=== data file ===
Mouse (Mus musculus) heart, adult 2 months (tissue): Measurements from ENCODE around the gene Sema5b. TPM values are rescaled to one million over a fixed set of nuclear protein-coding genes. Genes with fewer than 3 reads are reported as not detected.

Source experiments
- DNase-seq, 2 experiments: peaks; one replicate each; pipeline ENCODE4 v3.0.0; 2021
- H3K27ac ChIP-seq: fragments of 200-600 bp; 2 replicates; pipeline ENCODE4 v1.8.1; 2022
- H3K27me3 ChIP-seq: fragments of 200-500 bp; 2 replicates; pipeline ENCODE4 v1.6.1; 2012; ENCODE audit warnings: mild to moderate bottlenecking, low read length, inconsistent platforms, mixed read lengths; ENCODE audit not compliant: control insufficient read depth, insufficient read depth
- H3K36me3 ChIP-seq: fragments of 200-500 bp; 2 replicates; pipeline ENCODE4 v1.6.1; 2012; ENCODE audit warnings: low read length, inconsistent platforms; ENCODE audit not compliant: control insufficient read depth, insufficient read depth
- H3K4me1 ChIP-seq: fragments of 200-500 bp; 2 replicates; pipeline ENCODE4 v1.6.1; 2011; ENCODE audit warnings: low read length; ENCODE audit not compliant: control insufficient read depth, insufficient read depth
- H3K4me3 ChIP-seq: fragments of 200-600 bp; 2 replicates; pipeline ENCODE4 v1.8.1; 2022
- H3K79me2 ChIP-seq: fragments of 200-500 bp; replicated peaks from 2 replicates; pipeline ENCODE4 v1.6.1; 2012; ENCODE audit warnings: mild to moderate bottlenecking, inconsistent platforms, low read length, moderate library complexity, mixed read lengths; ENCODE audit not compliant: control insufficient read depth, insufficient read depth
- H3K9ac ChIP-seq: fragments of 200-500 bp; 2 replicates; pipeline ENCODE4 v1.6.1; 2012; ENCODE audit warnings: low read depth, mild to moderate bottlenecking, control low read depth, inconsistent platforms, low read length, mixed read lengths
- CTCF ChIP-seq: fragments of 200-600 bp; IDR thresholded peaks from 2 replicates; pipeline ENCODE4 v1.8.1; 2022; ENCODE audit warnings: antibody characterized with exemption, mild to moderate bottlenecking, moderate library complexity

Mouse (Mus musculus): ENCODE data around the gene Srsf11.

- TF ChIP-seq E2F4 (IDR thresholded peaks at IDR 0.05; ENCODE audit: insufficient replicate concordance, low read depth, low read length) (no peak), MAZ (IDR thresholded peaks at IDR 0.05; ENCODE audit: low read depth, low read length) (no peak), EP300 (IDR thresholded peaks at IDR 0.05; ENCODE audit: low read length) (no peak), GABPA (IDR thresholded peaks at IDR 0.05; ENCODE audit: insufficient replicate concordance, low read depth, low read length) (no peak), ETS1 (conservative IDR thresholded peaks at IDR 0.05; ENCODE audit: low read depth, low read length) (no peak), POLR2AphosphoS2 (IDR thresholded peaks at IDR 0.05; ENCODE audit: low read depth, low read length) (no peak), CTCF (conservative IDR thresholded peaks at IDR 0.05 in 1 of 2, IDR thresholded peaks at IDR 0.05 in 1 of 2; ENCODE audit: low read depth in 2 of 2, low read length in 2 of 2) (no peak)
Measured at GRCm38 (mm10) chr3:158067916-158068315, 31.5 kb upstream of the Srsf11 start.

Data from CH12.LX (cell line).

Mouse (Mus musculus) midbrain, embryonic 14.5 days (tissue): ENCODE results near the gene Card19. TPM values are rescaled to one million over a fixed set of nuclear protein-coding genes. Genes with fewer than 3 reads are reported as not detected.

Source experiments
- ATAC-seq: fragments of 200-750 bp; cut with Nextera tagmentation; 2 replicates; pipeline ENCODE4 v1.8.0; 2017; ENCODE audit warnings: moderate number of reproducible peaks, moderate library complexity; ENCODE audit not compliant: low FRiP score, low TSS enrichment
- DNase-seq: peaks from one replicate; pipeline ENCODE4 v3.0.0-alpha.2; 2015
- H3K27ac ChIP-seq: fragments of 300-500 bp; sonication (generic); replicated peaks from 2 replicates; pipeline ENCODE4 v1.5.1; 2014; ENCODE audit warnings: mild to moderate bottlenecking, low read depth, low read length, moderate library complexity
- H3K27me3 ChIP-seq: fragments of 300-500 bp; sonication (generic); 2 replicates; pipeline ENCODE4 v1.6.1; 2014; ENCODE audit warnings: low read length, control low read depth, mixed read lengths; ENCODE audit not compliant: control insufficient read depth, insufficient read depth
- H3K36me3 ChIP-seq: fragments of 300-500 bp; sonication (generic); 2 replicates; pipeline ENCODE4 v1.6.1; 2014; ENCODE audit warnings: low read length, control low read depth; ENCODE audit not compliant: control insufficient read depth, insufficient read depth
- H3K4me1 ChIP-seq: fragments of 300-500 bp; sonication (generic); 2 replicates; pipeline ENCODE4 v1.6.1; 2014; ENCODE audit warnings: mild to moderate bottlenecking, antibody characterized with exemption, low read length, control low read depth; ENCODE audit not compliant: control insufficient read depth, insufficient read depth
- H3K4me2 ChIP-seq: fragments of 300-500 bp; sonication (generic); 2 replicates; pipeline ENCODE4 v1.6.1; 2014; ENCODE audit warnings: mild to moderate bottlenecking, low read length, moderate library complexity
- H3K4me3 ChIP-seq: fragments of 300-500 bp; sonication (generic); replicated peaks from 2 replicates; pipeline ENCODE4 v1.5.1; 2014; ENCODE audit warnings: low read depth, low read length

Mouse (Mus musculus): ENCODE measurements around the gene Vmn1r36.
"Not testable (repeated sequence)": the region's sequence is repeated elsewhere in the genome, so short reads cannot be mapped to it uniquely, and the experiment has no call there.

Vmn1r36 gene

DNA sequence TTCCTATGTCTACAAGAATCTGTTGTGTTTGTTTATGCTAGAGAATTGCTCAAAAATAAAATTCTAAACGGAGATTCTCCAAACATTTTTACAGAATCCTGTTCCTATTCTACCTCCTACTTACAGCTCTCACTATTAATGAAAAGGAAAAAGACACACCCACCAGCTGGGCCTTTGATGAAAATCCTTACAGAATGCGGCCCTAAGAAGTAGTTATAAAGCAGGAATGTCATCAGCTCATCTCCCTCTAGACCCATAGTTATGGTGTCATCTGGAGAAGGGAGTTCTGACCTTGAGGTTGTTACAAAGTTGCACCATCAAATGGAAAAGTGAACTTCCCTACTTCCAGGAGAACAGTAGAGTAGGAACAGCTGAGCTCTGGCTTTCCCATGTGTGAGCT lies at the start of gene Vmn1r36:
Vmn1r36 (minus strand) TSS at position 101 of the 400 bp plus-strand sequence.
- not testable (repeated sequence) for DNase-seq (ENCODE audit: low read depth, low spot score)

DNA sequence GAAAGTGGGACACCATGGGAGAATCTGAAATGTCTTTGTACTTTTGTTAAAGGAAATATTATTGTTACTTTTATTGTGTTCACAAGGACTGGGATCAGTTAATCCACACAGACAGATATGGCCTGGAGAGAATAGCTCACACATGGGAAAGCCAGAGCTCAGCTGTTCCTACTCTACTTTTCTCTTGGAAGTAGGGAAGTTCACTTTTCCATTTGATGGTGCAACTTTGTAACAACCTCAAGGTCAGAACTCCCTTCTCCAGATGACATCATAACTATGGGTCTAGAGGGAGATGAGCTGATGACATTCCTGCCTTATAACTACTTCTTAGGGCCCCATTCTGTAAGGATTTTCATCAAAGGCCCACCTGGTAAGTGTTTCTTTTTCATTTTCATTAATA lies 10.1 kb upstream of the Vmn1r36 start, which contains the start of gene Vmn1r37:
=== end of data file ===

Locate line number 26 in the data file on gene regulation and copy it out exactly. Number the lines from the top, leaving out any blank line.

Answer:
Mouse (Mus musculus): ENCODE measurements around the gene Vmn1r36.